What plans do you have in the future for your designs?
I plan to go retail with them; a few stores in Moscow have shown interest in housing my work. I’m also planning to release soon a capsule collection dedicated to May 9th [Victory Day in Russia]
Do you think you’ll go global or keep your line within Russia?
I really want to enter the global apparel market, but it takes time; to have people know about me, my name and brand, it takes time. I’m not in a hurry.
Your designs capture the beauty of the Russian soul in a contemporary way. Where do you get your inspiration for your designs?
My inspiration is composed of two elements: a love for my Russian heritage and a love for fashion. In my country, many people are engaged in making Russian-style clothes. However, I wouldn’t wear any of them as they are mostly traditional Russian folk costumes which are worn at folk events and folk songs are played to the balalaika [Russian instrument]. I’m interested in fashion, in new trends.
Who would you like to see wear your designs?
I don’t divide people by age. I like to create things for the youth and respectable designs for the ladies; the main purpose, to make women around the world a little happier.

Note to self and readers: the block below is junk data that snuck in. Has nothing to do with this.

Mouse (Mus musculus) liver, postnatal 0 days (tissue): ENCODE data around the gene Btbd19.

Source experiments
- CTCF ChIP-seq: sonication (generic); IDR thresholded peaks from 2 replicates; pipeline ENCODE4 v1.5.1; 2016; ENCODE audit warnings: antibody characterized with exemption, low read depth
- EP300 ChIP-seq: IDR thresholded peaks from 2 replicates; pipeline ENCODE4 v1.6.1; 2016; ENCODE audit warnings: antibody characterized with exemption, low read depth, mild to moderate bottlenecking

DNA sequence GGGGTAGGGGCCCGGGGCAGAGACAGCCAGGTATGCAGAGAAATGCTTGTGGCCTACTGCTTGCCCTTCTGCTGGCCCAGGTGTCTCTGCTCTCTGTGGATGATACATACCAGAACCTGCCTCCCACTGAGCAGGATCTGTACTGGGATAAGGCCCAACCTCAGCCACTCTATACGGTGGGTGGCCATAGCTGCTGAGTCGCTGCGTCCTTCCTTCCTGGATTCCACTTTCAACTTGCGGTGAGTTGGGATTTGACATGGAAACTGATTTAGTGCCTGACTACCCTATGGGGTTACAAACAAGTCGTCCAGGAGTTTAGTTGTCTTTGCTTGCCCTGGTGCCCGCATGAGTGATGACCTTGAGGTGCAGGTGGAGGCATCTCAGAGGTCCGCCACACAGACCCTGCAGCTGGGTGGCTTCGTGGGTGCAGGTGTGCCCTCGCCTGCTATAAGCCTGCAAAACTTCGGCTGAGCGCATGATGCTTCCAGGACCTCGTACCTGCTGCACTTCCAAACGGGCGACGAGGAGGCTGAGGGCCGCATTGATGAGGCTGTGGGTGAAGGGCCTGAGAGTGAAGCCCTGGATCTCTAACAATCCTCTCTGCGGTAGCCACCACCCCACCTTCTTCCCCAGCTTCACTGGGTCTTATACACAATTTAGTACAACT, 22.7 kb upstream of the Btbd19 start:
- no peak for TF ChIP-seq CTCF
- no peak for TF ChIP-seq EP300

What do you do to relax?
I try to sleep more, spend my time often in nature as well as bike riding.
Which of your creations is your favorite and why?
All of them are my favorite; I would wear them with great pleasure.
Do you think you’ll branch out into other design areas like shoes, bags, jewelry?
Everything will depend on my current capabilities and circumstances really. But certainly one thing is true, like any business, it is necessary to expand eventually.
What is a fashion faux pas for you?
I know of some famous Russian designers who have always accused each other of plagiarism and created PR from this. I think it’s tactless because fashion has long since been invented before us: dresses, skirts, jackets, trousers, etc.
Do you currently sell your designs and if so how can a customer purchase one?
Currently, people buy my designs via Facebook and Instagram [Anna Abdulova]. If you liked something simply select the photo and send me a private message to discuss it. However, soon I’ll have an online store so keep an eye out for that.